Monday, February 1, 2010

A Bad Case of Senioritus

This weekend kicked off my final master's class - Islamic Fundamentalism. It was the only class offered this quarter that I had not previously taken. After several hours of mind-boggling dissection of the various Caliphs of early Islam, the professor looked at our blank faces and repeated his admonishment that this was an advanced class that required some previous study of Islam, which sorry to say, I do not have. So, I went to the library and checked out "Islam for Dummies" which I hope to credit with saving my academic tush.

It seems to me that if a master's program offers a course that requires a prerequisite, they should also OFFER that prerequisite, but I am too tired to fight, and so off to the Qur'an I go. (The Qur'an is one of our 4 textbooks, as is "The Al Qaeda Reader") Unfortunately this is not a Middle Eastern politics class (which seems to be the point of a masters in politics, no?) but a religion class. I'm so irritated. I was hoping to read book #7 on the Cuban missile crisis and call it a day.

In college I took a a Greek Mythology class, and after a few classes of countless indecipherable names, jealousies, battles, deaths, rebirths, it occurred to me that I was being forced to memorize someone else's fairytale, which seemed like an incredible waste of brain power. The wave of deja vu is washing over me.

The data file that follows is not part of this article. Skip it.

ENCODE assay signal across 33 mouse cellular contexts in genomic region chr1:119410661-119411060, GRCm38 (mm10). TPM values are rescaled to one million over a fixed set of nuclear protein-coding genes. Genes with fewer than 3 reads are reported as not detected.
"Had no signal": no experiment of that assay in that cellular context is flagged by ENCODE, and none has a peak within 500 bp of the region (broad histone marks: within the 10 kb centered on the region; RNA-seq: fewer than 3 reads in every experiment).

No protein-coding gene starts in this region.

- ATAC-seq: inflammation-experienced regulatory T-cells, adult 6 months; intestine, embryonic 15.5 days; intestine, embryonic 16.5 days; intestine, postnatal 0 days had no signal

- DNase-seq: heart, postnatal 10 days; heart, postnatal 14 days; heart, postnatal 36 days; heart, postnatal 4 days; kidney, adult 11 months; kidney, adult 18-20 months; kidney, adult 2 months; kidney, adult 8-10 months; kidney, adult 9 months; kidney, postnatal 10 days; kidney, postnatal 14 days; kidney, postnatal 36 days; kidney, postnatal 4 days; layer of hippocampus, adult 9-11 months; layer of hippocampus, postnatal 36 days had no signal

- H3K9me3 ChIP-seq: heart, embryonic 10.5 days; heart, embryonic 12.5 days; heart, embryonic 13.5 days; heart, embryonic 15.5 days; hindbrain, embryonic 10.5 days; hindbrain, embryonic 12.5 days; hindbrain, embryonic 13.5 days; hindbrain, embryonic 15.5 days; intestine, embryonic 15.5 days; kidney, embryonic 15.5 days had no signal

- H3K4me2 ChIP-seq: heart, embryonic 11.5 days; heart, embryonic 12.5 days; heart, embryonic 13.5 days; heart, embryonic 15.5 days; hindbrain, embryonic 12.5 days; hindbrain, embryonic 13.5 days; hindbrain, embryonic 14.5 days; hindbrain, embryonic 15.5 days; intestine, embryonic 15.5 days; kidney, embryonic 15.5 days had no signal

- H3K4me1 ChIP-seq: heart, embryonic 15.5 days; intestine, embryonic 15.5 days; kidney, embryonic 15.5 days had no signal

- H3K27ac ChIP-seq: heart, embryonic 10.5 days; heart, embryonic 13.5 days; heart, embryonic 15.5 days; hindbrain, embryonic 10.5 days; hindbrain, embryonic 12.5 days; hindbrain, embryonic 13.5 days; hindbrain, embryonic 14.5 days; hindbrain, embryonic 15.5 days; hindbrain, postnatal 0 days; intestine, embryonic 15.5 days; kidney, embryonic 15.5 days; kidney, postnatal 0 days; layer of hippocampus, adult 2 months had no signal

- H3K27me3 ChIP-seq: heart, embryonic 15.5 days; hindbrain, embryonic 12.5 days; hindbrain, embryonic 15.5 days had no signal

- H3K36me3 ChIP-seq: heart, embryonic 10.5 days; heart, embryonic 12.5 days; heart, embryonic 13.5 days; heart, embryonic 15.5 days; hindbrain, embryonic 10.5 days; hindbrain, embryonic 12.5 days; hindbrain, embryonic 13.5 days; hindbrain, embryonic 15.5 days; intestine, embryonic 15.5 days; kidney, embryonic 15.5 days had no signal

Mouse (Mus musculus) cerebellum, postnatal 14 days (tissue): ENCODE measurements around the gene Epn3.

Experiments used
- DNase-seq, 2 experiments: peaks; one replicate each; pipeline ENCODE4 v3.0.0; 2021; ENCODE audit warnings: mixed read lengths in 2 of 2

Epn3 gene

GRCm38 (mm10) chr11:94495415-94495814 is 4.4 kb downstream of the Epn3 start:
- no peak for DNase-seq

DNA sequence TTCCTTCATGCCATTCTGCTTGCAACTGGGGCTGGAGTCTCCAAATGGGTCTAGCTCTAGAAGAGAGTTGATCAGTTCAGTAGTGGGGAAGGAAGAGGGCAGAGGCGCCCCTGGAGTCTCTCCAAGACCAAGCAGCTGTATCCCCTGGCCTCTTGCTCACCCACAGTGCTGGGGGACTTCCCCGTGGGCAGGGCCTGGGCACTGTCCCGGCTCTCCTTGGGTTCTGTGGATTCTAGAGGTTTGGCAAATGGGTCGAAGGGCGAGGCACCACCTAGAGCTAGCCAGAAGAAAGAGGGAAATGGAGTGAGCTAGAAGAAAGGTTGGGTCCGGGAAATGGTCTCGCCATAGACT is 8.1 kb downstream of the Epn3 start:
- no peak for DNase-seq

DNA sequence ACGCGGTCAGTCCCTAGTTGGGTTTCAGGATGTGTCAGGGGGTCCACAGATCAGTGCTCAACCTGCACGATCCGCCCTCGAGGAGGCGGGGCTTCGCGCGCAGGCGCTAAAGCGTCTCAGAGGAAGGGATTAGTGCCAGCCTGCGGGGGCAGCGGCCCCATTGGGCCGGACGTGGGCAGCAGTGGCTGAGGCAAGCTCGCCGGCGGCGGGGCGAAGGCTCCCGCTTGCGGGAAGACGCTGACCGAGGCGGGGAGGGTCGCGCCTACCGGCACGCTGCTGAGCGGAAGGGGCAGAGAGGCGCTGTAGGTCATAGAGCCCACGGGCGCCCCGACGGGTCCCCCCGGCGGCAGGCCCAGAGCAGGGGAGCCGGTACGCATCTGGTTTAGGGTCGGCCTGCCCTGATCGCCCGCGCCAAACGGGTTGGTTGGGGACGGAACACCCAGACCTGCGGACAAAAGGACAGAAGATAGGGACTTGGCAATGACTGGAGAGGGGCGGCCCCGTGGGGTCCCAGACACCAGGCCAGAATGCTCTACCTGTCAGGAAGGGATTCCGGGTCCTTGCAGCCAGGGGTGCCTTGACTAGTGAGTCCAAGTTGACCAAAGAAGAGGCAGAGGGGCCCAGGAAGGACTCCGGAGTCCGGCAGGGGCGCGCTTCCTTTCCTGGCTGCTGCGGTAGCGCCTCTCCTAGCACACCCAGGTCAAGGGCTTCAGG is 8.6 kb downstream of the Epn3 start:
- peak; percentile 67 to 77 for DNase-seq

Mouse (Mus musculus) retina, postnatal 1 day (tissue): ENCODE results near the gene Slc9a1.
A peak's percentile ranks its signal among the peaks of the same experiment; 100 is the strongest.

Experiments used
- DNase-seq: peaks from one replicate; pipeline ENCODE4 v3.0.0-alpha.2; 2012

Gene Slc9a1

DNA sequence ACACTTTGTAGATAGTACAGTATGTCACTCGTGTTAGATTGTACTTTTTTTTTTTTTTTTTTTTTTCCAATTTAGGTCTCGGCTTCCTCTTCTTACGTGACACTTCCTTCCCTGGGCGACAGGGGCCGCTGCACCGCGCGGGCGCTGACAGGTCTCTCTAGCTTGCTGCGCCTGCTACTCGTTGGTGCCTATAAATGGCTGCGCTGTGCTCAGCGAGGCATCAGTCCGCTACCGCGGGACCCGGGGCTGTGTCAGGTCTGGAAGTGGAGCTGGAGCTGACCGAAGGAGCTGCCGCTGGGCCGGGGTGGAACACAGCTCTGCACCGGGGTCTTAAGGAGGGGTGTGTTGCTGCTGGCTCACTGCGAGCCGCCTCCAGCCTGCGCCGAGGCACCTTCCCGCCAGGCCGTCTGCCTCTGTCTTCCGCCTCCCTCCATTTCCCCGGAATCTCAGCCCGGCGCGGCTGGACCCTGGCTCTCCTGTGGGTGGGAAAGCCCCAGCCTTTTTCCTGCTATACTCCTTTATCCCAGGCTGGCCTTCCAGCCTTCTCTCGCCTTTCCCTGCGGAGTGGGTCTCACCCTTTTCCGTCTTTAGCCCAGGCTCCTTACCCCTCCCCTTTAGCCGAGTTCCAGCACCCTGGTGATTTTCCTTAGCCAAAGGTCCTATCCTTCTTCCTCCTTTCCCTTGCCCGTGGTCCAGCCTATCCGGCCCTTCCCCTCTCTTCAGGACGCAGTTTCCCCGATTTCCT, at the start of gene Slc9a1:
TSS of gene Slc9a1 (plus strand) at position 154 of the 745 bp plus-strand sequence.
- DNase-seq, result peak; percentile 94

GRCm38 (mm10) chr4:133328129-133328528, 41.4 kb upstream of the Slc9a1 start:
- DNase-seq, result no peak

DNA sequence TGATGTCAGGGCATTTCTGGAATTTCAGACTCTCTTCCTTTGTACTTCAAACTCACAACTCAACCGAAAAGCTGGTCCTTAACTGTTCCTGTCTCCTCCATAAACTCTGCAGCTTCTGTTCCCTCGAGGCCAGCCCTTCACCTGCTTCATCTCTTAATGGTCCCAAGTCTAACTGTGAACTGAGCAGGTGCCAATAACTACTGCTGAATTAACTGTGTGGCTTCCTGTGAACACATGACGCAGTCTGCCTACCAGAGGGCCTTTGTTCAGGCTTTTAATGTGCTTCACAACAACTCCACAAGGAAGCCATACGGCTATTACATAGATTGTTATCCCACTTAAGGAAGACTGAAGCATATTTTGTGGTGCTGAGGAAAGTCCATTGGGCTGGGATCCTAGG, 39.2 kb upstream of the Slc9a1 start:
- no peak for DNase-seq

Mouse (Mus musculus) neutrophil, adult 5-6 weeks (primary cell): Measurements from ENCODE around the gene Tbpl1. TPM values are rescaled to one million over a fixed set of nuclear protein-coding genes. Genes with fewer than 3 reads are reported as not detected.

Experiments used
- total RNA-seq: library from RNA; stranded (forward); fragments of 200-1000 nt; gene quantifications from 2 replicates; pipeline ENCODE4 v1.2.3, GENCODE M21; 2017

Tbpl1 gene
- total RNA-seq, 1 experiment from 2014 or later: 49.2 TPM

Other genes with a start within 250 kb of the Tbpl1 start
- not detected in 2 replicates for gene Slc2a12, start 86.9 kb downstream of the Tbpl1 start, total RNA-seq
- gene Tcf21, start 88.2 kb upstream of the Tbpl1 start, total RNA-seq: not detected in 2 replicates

Recently, I started to think that teaching religion in school wouldn't be such a bad thing. I stand by my feeling that creationism needs to steer clear of science class. Things taught in science must be subjected to the scientific method. But in a world where so much of history and current events revolve around the religions of the world, shouldn't we at least be getting as much of an introduction to Islam as we do to Greek Mythology? I mean, here I am, at the tail end of a Master's program in International Relations and I barely can tell the difference between a Sunni and a Shi'ite. And by barely, I mean that I know that they're spelled differently. For example, I've written entire papers on Hamas from a "how do we deal with them" perspective, but I really know nothing about them or how they came to be.

The information is out there, sure, and any curious person can take the time to find out more. But I also think that a world religion class taught in high school might open up a group of say, Christian Fundamentalists, to see that even though everyone they've ever met is Christian, that a good portion of the rest of the world is not. Might a few of those kids then be encouraged to find out more about those non-Christians instead of thinking of them all as heathens? Maybe not all, but definitely a curious few.

Of course, this can never happen in the public schools - I mean can you imagine development of the curriculum? Activist school boards, trying to skew the way certain religions are presented. Parents, refusing to sign the waiver to let their kids learn about certain religions. The Gubernator, appointing a panel of theologists on the government payroll to come up with a testing scheme? It would be a nightmare. Even if you say that religion is the reason for so many of the world's problems today - that's the best reason to teach about it I think.

Until then, I will continue to lament my public school education and make up for lost time.

No comments: